Figure 4. Pattern of Cancer in Ethiopia.

Pattern of Cancer in Ethiopia

There is no cancer registry in Ethiopia. Extrapolation from clinical records from Tikur Anbessa Radiotherapy Center estimates that there are 120,500 new cancer cases/year, although Globocan estimates are much lower (51,000 per year). Most patients present with advanced disease, and there is a high rate of abandonment of treatment. Morphine is not readily available for cancer patients. The top 10 cancers are listed below. (Figure 4).

Pediatric Oncology in Ethiopia

Based on extrapolating estimates from another East African nation, Tanzania, with an incidence of pediatric cancer of 134 cancer cases per million, Ethiopia probably has close to 6,000 new cases of pediatric cancer each year. The commonest childhood cancers seen at Tikur Anbessa Hospital include leukemia, lymphoma, retinoblastoma, Wilms tumor and bone and soft tissue sarcomas. Most children present late, with advanced disease, and in pain.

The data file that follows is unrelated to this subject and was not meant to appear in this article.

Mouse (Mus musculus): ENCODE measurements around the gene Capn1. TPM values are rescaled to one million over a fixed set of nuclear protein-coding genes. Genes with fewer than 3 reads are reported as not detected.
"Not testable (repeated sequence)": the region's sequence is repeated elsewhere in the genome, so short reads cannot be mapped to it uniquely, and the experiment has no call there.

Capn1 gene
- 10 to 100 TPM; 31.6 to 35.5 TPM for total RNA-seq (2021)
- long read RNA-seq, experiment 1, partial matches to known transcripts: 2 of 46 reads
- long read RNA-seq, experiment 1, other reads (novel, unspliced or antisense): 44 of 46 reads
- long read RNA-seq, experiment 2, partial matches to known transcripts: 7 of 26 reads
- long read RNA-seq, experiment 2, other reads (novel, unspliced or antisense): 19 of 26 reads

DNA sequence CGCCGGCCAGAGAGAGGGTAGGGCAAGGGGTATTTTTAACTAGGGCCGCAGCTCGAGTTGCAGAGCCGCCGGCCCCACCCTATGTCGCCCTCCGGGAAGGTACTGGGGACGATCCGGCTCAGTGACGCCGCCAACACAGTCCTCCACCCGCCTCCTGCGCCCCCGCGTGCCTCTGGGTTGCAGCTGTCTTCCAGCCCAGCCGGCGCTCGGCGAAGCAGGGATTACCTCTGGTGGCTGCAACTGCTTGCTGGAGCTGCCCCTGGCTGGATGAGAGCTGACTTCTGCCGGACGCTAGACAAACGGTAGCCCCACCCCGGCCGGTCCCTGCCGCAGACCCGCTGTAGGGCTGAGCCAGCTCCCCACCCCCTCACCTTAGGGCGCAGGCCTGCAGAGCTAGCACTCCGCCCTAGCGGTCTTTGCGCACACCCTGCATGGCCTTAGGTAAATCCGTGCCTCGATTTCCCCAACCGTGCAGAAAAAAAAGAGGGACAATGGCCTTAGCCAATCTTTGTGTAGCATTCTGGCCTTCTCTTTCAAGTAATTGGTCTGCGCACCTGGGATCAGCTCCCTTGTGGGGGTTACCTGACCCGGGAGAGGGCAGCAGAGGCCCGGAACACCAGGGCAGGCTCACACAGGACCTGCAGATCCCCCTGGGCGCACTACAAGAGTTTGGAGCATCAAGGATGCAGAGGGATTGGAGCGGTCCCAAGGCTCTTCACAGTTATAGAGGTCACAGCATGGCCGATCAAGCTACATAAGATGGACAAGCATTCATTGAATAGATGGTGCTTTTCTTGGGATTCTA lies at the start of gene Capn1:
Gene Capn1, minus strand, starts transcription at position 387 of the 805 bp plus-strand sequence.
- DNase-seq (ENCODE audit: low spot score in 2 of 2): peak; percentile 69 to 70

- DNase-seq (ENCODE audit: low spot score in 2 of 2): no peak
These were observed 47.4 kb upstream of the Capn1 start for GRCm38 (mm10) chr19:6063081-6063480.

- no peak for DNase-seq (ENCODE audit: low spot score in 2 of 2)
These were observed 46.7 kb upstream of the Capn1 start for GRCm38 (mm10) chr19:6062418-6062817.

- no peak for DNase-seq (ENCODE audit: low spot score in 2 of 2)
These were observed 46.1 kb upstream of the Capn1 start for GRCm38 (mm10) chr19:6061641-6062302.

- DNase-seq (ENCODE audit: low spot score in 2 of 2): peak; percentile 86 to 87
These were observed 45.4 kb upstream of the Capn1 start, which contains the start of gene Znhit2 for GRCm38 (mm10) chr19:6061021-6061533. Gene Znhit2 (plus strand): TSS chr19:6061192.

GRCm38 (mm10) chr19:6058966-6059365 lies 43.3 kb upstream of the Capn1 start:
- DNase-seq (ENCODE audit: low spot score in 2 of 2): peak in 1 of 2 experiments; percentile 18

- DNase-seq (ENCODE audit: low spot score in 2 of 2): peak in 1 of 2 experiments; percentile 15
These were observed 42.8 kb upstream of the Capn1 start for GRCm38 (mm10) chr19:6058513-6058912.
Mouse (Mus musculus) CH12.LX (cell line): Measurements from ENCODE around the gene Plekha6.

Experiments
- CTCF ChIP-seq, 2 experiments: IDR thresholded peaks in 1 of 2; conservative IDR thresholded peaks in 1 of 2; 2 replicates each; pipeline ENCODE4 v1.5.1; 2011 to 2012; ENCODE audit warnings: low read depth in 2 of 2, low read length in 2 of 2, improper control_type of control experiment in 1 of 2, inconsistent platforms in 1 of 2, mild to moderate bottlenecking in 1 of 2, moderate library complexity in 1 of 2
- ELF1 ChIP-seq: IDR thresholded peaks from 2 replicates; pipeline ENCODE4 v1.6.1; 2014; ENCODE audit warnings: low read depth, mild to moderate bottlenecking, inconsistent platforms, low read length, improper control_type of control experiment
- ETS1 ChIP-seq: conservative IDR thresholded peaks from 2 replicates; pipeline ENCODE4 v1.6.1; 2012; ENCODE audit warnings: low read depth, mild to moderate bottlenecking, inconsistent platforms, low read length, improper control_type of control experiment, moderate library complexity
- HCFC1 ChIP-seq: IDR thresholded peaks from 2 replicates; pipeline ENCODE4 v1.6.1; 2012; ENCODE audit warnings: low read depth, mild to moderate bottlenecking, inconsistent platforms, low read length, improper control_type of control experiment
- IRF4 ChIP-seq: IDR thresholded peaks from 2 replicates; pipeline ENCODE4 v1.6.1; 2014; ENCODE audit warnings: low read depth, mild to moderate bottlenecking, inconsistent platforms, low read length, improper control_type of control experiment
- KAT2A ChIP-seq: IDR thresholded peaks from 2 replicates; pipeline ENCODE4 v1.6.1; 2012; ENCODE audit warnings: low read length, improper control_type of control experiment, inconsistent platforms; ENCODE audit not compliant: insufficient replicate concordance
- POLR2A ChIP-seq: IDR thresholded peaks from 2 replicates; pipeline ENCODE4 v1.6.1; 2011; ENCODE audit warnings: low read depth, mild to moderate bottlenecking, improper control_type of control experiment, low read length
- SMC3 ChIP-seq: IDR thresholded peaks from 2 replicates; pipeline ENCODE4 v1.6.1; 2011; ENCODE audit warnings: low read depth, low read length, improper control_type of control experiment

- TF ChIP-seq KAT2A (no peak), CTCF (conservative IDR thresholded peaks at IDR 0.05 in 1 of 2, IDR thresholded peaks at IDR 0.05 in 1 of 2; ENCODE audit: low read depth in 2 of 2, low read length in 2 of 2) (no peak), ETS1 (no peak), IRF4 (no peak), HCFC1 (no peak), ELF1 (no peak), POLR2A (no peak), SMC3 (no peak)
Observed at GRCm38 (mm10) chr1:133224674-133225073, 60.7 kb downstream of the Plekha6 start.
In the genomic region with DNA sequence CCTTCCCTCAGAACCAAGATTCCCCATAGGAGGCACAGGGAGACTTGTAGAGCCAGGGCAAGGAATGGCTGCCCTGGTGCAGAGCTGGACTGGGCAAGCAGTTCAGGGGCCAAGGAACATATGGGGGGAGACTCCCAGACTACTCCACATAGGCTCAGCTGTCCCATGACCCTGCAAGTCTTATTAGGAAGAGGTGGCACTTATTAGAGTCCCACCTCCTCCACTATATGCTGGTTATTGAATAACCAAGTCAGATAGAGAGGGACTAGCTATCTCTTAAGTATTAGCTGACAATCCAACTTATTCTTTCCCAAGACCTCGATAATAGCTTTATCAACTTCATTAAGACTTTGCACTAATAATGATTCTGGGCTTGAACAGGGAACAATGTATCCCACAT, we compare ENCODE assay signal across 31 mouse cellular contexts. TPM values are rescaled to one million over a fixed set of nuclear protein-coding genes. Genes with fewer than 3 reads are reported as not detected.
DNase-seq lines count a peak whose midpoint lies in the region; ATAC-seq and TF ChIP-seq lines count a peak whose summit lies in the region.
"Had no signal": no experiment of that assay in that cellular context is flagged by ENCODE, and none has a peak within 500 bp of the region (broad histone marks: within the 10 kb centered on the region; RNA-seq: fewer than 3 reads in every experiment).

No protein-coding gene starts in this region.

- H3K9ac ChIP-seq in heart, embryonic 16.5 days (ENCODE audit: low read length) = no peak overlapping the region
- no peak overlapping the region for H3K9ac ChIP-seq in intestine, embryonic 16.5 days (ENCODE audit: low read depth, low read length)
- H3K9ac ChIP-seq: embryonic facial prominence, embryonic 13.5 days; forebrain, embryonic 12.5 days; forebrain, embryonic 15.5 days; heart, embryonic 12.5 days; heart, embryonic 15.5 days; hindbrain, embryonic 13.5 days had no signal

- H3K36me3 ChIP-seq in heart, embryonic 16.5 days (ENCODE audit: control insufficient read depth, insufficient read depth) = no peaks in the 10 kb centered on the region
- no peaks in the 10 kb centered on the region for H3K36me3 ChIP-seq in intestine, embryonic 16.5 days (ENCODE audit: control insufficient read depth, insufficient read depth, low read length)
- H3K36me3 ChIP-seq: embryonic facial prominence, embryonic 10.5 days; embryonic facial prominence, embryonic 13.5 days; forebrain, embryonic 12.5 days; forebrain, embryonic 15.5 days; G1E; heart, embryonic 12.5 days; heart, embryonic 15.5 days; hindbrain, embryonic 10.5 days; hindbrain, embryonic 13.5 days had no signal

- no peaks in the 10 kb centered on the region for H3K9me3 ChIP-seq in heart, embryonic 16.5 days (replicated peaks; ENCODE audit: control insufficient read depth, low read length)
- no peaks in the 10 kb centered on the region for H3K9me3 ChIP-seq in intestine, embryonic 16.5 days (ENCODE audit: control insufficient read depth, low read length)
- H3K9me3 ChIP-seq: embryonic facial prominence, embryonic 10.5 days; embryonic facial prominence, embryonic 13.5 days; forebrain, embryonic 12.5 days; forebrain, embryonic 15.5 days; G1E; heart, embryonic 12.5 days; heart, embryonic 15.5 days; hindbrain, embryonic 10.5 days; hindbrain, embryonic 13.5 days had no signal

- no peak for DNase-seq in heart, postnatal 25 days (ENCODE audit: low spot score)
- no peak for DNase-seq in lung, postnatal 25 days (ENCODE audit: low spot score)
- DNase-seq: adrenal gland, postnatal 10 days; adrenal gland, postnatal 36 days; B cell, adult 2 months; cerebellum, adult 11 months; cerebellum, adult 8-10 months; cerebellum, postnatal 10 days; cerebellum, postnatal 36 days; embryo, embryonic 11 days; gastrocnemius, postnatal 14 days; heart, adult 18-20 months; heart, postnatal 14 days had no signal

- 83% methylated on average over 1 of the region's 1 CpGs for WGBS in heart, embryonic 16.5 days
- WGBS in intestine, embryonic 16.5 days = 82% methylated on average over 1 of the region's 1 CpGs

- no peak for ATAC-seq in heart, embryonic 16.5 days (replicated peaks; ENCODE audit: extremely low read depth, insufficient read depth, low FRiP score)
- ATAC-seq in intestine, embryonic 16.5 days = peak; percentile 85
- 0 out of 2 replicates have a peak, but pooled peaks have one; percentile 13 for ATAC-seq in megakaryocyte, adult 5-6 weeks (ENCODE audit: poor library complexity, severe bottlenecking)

With a per capita income of approximately $2 a day, resources devoted to health and health care in Ethiopia are limited. Ethiopia has no pediatric oncologists. Mortality rates for most pediatric cancers are close to 100%. In contrast, in developed countries, the survival rate for children and adolescents diagnosed with the most treatable cancers, including leukemia, lymphoma, retinoblastoma and Wilm’s tumor is rapidly approaching 90%.